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Iranian President Hassan Rouhani attends a meeting with Muslim leaders and scholars in Hyderabad, India, February 15, 2018..(Photo by: REUTERS)
With Rouhani embattled, where is Iran going?
A majority of experts are worried that Iran will go for confrontation over compromise and that the regime is too well organized to be toppled.
It is official: Iranian President Hassan Rouhani is embattled and holding onto his position for dear life.

What does this mean for which direction Iran will choose in the current nuclear standoff with the US? Will it fold and compromise, stick to its guns and start to violate the 2015 nuclear deal and maybe even make a dash for nuclear weapons, or might the regime finally get toppled?

On Tuesday, Iran’s parliament dressed down Rouhani publicly before the nation. He was the face for Iran of its 2015 deal and of trying to dialogue with the West. It rejected most of his explanations for the Islamic Republic’s economic plight and referred him to the judiciary.

All of this comes as Iran’s currency has lost more than half its value in recent months and the economy continues to tank – it was doing poorly even before the Trump administration left the deal and snapped sanctions back on Tehran.

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Most likely, Rouhani will not be impeached in the near future as Iran’s Supreme Leader Ayatollah Ali Khamenei has said that firing him now would play into the hands of the US and Iran’s adversaries.

But after parliament fired two of his key economic ministers and Rouhani himself fired his head of the central bank, maybe he thought those moves would spare him from a direct political attack.

He was wrong.

Just as Rouhani would not be impeached without Khamenei’s approval, his dressing down was also likely approved by the supreme ayatollah.

Overall, this middle ground of keeping Rouhani in office, but permanently wounding him politically could suit Khamenei.

Rouhani is now his insurance policy to blame for the Islamic Republic’s economic problems should they continue and should protests build.

He can keep Rouhani around as a punching bag who will still try to argue for keeping the deal, which Iran still might do if it feels the millions in EU aid it is getting and diplomatic support are worthwhile.

At the same time, Khamenei has officially declared the deal a mistake and Rouhani and his “pragmatists” camp come out of the nuclear standoff damaged. This limits any political threat they could pose to Khamenei and Iranian hardliners.

What will Iran and Khamenei decide after all of this besides how he tries to tactically deflect blame onto Rouhani?

Some of how this is viewed depends on how one viewed Rouhani before Tuesday.

There were experts who viewed him as a potential reformer who would start with the 2015 nuclear deal and eventually lead Iran into becoming a more responsible power with friendlier ties to the West.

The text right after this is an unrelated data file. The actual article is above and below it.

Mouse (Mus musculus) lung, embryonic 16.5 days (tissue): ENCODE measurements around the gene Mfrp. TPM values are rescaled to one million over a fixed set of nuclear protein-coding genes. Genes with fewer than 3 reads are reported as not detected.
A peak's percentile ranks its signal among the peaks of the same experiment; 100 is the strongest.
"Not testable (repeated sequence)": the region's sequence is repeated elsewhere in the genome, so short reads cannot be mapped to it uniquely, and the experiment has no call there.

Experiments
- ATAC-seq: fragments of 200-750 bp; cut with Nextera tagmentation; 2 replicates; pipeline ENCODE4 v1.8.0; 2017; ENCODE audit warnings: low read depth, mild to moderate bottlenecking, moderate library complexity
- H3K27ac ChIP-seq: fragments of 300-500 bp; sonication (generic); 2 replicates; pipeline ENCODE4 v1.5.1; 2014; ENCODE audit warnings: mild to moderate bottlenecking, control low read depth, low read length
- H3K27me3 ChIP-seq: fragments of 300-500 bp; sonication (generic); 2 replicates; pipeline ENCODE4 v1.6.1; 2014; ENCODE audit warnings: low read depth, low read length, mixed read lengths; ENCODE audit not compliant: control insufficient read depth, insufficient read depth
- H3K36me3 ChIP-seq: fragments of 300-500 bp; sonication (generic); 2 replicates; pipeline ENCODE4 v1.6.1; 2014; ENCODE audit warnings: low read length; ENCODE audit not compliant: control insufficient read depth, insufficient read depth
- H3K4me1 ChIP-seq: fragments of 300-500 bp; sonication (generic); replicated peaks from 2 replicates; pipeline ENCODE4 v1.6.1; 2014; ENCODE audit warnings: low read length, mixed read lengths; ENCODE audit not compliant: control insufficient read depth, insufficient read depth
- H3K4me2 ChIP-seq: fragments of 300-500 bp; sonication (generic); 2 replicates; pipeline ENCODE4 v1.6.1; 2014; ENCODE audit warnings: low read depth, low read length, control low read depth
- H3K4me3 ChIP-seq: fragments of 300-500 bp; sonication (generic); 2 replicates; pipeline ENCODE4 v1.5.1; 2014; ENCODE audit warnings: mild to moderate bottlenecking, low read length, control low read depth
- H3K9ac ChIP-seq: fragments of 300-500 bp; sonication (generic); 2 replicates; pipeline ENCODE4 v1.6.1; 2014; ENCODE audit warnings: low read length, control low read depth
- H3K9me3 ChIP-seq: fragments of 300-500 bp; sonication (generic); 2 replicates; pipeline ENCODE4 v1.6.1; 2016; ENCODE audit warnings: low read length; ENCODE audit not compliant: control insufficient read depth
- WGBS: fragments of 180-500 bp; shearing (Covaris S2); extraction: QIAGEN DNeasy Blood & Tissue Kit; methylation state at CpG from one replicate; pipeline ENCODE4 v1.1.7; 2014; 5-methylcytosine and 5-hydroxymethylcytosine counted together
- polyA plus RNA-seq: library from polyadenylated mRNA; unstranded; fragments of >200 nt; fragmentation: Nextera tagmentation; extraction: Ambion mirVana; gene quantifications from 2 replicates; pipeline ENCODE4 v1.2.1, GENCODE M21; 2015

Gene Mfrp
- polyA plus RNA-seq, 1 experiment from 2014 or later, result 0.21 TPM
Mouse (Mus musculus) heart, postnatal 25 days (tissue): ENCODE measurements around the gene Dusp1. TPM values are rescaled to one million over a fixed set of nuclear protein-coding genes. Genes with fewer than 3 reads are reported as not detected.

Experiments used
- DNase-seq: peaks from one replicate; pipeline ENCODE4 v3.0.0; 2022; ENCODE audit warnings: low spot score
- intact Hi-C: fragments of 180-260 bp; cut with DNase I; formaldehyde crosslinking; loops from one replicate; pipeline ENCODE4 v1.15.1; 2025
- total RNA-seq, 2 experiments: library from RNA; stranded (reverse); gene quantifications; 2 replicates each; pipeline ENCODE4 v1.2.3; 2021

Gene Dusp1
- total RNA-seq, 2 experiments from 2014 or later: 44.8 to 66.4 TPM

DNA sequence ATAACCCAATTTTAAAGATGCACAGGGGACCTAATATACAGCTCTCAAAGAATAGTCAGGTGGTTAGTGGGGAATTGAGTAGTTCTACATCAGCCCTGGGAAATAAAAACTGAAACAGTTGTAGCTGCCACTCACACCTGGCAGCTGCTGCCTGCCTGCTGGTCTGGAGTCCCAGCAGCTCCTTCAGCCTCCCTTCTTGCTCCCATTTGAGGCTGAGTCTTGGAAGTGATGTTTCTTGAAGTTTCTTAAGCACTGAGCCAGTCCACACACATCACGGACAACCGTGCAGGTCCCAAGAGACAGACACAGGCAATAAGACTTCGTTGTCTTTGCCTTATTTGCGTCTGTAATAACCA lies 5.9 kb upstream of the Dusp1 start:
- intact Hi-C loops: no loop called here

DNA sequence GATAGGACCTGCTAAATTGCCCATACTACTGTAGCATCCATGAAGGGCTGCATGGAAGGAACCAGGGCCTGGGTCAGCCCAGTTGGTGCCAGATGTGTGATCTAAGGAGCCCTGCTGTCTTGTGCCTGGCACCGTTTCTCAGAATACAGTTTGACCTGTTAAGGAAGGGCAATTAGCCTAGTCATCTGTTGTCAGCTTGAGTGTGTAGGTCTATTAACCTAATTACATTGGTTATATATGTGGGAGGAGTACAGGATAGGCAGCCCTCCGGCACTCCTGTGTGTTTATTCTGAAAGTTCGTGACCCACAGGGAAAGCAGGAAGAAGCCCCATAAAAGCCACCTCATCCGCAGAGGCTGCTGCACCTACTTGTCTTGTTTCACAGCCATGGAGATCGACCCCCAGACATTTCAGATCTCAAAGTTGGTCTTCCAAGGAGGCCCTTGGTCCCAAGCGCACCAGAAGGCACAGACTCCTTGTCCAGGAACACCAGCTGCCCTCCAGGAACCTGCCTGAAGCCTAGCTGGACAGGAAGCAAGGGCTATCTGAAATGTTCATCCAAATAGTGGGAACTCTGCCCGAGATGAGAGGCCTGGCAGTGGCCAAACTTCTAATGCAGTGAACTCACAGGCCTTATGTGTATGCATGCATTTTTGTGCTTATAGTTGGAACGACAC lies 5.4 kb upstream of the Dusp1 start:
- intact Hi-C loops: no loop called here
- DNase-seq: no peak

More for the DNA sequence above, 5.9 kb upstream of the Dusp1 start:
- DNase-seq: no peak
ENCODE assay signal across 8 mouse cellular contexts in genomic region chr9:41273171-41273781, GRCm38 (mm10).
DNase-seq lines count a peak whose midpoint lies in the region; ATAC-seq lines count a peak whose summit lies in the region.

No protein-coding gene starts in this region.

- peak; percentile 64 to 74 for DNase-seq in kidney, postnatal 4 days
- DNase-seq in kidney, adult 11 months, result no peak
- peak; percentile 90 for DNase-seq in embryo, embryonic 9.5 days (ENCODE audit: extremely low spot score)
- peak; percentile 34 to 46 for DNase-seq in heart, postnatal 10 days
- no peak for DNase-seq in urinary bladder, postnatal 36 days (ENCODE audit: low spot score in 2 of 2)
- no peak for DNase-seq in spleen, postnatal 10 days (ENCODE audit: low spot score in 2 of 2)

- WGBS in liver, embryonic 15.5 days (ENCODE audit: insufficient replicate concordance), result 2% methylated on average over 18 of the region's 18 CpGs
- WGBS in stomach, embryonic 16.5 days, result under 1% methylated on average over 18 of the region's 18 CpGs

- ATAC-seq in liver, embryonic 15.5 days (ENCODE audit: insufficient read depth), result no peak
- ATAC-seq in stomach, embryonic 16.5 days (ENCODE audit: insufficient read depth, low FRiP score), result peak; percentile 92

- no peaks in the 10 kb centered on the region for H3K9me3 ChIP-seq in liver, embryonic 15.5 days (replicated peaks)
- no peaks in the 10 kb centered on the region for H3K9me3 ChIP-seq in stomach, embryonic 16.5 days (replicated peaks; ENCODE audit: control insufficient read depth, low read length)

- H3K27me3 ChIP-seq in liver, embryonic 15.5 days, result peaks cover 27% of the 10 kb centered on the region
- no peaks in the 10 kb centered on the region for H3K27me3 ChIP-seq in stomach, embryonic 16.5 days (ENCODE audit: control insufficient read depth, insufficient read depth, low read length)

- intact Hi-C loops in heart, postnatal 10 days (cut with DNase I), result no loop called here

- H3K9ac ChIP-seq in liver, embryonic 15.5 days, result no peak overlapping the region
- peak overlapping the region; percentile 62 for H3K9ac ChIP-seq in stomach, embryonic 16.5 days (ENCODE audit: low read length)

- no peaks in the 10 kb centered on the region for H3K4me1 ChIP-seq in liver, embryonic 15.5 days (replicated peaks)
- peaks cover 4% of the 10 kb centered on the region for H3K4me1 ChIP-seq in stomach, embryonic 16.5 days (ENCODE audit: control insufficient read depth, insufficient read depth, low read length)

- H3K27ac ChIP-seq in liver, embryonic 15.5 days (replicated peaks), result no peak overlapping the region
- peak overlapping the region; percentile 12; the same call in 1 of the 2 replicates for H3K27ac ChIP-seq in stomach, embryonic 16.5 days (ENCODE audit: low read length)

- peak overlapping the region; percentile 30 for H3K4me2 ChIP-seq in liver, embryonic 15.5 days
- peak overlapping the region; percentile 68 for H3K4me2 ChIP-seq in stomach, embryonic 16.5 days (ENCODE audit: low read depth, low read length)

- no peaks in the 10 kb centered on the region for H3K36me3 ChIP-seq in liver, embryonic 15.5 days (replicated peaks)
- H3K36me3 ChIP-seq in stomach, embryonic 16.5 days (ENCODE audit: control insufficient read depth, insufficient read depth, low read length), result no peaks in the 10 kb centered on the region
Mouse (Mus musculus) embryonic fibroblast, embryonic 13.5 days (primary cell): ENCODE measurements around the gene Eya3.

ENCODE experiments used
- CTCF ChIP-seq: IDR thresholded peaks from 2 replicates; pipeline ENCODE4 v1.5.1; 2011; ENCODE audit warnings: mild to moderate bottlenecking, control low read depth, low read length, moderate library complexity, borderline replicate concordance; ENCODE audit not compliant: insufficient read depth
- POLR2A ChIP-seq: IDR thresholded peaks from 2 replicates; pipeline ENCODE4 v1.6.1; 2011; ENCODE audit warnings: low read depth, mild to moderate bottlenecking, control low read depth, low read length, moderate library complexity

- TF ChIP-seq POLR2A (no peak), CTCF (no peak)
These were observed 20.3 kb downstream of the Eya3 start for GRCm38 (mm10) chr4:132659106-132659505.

Other experts viewed him as a wolf in sheep’s clothing. They said he was no true reformer, as true reformers had been arrested and prevented from running for office. Rather, he was a friendly face for Iran to hoodwink the West to ignore its ugly underbelly and wide sponsorship of terror.

For those who viewed him as a true reformer, this is not only the moment when the 2015 nuclear deal became more permanently wounded. It is the moment when a dream of cooperatively persuading Iran’s regime to rejoin the West was more formally closed off.

For those who viewed him as a clever and dangerous swindler, it could be the moment when Iran reveals its true self as a country more committed to terror and confrontation with the West, than it is to dialogue.

Either way Rouhani is viewed, his being politically damaged makes the rise of hardliners, Tehran’s leaving the nuclear deal and its dashing to develop nuclear weapons more likely.

There are two large unanswered questions that remain.

Will the economic pressure that the US is putting on Iran be enough to get even the hardliners to blink before they double down on the confrontational path? Or, alternatively, will the economic pressure bring down the regime in the face of popular protests before it can make the dash for a weapon?

A majority of experts are worried that Iran will go for confrontation over compromise and that the regime is too well organized to be toppled.

For those experts who disagree, Rouhani’s being dressed down likely means the clock has accelerated toward confrontation, and the window on compromise or for regime change is narrowing.
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